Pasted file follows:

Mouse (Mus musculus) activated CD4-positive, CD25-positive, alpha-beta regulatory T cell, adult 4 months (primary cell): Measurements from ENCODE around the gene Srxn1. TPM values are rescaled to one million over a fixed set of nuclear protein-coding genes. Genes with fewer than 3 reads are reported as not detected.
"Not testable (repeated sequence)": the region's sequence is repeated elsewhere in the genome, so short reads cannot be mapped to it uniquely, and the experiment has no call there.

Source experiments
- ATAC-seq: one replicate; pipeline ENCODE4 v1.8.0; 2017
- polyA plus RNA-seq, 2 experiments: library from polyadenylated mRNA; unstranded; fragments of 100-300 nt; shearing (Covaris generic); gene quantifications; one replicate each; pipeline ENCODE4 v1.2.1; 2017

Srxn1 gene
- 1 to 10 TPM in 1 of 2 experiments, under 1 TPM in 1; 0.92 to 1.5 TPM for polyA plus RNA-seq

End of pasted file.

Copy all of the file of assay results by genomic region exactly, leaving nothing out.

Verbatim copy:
Mouse (Mus musculus) activated CD4-positive, CD25-positive, alpha-beta regulatory T cell, adult 4 months (primary cell): Measurements from ENCODE around the gene Srxn1. TPM values are rescaled to one million over a fixed set of nuclear protein-coding genes. Genes with fewer than 3 reads are reported as not detected.
"Not testable (repeated sequence)": the region's sequence is repeated elsewhere in the genome, so short reads cannot be mapped to it uniquely, and the experiment has no call there.

Source experiments
- ATAC-seq: one replicate; pipeline ENCODE4 v1.8.0; 2017
- polyA plus RNA-seq, 2 experiments: library from polyadenylated mRNA; unstranded; fragments of 100-300 nt; shearing (Covaris generic); gene quantifications; one replicate each; pipeline ENCODE4 v1.2.1; 2017

Srxn1 gene
- 1 to 10 TPM in 1 of 2 experiments, under 1 TPM in 1; 0.92 to 1.5 TPM for polyA plus RNA-seq